Nevertheless, her resignation speech and subsequent statements have inflicted serious damage on Prime Minister Tony Blair and his closest allies and have brought issues to the fore that will plague the government in the months to come.

    Short’s broadside focussed on three areas: the legality of plans for the postwar Iraqi regime, the internal regime in the party, and the necessity for a change in party leadership.


  • giyane

    It is to Clare Short’s enduring credit that she envisaged a program of emergency assistance after the 2013 Iraq invasion. Nothing of the kind was envisaged by Blair or Bush. It was a ploy to get a senior critic of the invasion on board their evil plans.

    Has there been any emergency assistance to Libya or Syria, apart from a trickle?
    Instead there has been continuous USUKIS stirring up of troubleusing their Al Qaida mercenaries.

    Listening to Clare Short speaking about Chilcot it seems that the report wants to pin blame onto Clare for UK inaction.

    If so, the Chilcot report will very much worse than whitewash. The UK government , dominated as it is by Zionist thinking, has got off so many war crimes that it has now become confident that they can deposit blame on innocent dupes like Clare Short who were deceived by Blair’s lies.

    Chilcot is going to blacken the name of one of our only decent, surviving politicians.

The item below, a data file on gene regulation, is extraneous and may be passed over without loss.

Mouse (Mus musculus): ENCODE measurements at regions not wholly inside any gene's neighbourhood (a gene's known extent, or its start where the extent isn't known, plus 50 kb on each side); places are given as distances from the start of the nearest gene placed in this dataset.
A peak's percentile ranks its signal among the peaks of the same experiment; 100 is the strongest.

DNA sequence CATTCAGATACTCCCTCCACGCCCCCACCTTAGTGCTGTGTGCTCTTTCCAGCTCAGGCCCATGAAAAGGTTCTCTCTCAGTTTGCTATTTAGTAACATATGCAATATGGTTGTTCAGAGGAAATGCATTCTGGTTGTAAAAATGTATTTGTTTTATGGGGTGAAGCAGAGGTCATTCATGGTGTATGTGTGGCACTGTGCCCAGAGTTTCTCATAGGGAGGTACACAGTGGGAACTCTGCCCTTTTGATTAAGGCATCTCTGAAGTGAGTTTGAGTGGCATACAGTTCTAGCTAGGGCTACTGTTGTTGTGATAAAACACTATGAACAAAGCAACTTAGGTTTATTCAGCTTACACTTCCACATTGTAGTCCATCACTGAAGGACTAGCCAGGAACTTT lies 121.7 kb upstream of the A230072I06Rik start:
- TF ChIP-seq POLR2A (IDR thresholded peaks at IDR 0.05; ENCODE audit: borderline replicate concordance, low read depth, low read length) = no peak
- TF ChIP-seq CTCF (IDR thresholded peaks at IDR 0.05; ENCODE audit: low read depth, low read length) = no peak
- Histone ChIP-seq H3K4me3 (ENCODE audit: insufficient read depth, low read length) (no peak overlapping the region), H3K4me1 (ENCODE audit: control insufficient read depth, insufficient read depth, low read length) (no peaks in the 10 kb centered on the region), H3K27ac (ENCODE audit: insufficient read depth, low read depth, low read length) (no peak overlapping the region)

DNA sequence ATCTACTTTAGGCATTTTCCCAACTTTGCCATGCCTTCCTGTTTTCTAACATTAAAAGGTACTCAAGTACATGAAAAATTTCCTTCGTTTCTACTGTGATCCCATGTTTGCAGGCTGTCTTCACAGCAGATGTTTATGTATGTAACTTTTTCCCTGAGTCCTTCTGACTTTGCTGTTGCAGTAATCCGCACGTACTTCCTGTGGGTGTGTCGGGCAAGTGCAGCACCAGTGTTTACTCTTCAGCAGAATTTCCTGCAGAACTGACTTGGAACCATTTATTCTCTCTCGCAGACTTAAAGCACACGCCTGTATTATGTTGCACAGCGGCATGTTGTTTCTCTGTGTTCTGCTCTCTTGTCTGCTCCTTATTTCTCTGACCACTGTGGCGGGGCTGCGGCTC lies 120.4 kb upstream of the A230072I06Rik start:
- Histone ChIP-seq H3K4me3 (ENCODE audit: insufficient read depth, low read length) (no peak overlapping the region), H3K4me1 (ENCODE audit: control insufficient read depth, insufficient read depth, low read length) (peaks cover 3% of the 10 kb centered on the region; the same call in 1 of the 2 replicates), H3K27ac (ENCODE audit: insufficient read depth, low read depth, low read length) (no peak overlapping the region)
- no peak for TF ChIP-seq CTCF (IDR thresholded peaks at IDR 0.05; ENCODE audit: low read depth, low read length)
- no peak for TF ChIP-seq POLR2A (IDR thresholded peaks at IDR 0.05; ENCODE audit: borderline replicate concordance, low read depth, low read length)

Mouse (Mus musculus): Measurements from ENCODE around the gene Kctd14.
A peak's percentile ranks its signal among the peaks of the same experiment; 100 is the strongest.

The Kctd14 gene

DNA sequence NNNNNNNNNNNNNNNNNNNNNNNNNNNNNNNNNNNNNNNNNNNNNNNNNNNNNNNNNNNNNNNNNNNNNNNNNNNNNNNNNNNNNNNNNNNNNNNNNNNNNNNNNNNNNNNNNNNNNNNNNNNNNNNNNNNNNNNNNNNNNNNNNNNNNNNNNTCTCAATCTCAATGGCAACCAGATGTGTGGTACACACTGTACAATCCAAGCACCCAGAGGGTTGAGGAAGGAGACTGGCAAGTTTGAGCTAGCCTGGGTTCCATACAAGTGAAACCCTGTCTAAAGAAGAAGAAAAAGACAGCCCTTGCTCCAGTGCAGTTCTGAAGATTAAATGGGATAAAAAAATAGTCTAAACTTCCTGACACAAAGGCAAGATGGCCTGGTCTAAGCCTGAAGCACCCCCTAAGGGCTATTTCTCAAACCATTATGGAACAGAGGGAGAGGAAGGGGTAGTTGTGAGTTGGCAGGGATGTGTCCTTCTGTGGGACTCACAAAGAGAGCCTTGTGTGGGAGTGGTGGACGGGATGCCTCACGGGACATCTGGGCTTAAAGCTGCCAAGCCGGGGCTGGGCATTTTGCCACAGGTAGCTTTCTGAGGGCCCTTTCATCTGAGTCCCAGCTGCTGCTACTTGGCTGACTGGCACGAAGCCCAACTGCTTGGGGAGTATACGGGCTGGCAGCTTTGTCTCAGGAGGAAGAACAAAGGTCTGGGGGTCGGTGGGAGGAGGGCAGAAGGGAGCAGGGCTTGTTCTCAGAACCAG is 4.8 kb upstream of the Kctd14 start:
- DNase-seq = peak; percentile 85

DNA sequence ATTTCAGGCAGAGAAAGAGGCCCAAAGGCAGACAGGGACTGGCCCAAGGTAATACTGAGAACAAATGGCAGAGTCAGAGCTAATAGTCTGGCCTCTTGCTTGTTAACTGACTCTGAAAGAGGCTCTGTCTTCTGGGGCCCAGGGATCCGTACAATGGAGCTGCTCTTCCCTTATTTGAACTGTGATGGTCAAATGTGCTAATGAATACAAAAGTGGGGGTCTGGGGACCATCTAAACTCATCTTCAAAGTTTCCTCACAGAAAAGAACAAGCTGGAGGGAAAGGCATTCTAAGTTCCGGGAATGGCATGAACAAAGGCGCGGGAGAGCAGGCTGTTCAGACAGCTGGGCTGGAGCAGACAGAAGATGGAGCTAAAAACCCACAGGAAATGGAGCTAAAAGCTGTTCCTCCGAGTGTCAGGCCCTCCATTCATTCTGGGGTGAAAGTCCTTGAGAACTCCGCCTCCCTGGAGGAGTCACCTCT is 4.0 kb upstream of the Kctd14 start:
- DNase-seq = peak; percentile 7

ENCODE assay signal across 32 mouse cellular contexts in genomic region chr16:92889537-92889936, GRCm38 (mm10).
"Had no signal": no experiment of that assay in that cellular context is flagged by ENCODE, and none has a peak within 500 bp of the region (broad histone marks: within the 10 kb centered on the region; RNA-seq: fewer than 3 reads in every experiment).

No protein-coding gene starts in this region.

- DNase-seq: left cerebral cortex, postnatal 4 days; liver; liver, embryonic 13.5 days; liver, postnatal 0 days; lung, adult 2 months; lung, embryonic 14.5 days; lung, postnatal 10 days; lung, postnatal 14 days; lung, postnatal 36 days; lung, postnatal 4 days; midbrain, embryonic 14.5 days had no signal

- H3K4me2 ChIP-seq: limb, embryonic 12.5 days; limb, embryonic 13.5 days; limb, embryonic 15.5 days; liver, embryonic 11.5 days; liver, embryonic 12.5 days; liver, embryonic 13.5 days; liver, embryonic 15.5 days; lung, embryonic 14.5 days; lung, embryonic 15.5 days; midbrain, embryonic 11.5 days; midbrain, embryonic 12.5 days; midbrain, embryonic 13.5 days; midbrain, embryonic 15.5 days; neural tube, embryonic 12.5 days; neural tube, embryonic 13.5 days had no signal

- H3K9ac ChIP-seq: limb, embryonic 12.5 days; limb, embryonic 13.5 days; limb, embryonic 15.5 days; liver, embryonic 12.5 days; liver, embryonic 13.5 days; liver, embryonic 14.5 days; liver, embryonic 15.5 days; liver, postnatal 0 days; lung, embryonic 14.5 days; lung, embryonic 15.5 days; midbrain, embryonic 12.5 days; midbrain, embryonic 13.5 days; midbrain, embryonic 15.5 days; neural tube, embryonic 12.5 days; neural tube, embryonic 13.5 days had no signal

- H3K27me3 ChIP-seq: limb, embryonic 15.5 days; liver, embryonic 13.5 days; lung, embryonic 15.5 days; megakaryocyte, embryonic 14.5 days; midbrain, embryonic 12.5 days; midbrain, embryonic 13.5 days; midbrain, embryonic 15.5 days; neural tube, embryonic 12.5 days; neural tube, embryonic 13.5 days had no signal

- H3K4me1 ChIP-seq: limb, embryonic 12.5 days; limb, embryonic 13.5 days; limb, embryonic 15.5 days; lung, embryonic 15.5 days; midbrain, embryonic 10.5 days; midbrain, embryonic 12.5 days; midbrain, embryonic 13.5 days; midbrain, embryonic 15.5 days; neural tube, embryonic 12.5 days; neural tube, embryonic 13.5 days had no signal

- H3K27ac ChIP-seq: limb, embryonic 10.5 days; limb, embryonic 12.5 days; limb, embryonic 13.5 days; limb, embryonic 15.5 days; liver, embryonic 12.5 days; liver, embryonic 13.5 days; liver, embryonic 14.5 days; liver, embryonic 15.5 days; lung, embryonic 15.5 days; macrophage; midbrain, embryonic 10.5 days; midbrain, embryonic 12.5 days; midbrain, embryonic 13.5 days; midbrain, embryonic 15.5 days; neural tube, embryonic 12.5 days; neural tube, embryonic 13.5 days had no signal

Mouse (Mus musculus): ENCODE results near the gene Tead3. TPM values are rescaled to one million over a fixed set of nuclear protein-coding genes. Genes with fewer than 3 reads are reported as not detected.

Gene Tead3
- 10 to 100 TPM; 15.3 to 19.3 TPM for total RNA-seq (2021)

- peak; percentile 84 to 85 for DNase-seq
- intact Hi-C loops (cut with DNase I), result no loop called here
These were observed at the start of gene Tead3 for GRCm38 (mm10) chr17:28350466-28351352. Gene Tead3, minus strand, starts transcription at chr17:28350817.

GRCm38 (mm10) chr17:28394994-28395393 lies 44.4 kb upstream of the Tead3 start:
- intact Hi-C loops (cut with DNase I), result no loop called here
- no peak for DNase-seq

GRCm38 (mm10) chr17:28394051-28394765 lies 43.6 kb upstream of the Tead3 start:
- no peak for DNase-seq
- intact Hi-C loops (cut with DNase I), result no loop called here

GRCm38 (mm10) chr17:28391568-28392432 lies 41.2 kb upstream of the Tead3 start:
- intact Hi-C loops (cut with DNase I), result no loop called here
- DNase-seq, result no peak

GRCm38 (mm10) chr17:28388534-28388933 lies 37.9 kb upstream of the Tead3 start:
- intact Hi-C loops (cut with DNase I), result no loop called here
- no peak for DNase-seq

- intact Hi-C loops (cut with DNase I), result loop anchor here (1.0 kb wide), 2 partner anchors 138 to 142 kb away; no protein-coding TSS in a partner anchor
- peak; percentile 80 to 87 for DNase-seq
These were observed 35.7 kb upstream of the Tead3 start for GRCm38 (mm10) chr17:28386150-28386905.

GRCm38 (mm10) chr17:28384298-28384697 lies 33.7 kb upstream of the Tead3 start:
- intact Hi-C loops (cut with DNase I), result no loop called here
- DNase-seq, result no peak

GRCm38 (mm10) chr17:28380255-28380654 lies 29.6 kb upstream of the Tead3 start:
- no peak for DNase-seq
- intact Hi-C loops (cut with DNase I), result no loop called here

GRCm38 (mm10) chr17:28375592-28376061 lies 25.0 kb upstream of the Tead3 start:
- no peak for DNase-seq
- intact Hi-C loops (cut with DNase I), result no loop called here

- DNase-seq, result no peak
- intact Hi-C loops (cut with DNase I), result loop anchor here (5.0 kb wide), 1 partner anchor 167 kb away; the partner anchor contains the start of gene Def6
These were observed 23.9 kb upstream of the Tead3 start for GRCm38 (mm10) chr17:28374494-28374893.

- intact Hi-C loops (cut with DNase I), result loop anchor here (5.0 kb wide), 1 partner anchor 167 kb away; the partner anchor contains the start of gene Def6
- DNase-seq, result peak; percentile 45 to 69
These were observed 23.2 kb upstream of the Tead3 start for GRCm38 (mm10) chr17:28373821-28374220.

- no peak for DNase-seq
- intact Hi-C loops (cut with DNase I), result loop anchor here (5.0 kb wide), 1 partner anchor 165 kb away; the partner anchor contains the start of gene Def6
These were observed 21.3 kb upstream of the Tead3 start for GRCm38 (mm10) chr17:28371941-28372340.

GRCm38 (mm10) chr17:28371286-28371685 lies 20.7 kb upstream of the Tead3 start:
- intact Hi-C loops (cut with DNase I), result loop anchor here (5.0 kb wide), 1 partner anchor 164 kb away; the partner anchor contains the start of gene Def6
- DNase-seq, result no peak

It will be an outrage on a monumental scale, as everything that is touched by Israel has become.

  • BrianFujisan

    ” Mistakes made – errors of judgement – all in good faith – lessons learned. You don’t have to wait for it, that is it”

    Lessons Learned.. Like Cameron’s Crimes in Libya, Syria, Yemen,

    yep I do Prefer Craig’s Version, As opposed to –

    “The statement details the principles of openness and fairness that guide the Inquiry as it works to produce its report on the UK’s involvement in Iraq between 2001 and 2009.”

  • Peter Beswick

    I disagree Craig, not with your analysis of the intended whitewash but with the implication that it will be a damp squib.

    Chilcot’s million or so words will be a damp squib, no doubt about it; he has been entrusted to deceive the public but will fail miserably.

    The reason? Hutton!

    No one bar a few that you register your concerns about are going to fooled.

    After 10 million quid plus Chillers has finally come up with his lessons but he’s not telling us what they are, some of those responsible for the atrocities have been given a sneak preview but the sum of Sir John’s interpretation of the facts is being withheld, perhaps so Cameron is unfettered by lessons which would hamper his ambition to drop a few more bombs on the region.